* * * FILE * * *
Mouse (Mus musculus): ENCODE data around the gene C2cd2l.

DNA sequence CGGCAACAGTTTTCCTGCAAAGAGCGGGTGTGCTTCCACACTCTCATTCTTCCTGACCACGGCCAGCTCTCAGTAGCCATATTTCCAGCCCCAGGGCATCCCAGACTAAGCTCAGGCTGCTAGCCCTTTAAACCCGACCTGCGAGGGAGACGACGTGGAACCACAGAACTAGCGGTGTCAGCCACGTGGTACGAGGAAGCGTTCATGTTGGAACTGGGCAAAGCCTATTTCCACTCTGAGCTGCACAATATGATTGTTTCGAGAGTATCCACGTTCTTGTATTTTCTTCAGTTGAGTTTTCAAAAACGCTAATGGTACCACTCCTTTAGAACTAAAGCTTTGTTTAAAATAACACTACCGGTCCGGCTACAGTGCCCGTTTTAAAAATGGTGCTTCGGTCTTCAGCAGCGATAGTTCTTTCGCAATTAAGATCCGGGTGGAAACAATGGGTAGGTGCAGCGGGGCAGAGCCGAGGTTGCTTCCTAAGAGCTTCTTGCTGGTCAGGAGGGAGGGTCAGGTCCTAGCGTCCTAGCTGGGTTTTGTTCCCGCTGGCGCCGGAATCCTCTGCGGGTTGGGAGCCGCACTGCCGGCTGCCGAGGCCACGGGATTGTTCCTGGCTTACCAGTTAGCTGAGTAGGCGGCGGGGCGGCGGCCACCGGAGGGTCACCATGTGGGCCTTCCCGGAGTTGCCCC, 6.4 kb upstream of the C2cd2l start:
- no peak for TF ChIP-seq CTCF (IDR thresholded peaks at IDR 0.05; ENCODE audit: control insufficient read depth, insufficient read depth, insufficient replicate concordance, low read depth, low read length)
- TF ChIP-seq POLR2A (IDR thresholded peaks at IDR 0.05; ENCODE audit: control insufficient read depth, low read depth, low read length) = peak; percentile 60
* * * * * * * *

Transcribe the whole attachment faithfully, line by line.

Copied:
Mouse (Mus musculus): ENCODE data around the gene C2cd2l.

DNA sequence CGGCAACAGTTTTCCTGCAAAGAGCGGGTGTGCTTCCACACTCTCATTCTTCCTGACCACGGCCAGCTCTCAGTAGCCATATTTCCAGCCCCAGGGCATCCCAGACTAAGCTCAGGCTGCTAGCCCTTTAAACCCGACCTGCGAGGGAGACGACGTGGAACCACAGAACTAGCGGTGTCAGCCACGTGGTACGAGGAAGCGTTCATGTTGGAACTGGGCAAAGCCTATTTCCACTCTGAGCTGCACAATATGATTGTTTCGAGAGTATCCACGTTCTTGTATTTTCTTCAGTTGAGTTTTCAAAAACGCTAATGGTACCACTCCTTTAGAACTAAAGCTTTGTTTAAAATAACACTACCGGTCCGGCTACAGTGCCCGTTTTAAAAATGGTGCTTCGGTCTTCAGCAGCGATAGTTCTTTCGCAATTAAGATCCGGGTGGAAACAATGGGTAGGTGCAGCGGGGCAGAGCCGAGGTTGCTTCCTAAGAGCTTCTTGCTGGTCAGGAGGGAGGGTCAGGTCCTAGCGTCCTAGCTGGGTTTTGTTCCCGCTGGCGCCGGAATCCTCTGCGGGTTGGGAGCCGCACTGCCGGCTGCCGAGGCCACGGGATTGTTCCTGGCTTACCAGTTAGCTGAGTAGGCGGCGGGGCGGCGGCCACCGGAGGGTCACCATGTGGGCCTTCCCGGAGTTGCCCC, 6.4 kb upstream of the C2cd2l start:
- no peak for TF ChIP-seq CTCF (IDR thresholded peaks at IDR 0.05; ENCODE audit: control insufficient read depth, insufficient read depth, insufficient replicate concordance, low read depth, low read length)
- TF ChIP-seq POLR2A (IDR thresholded peaks at IDR 0.05; ENCODE audit: control insufficient read depth, low read depth, low read length) = peak; percentile 60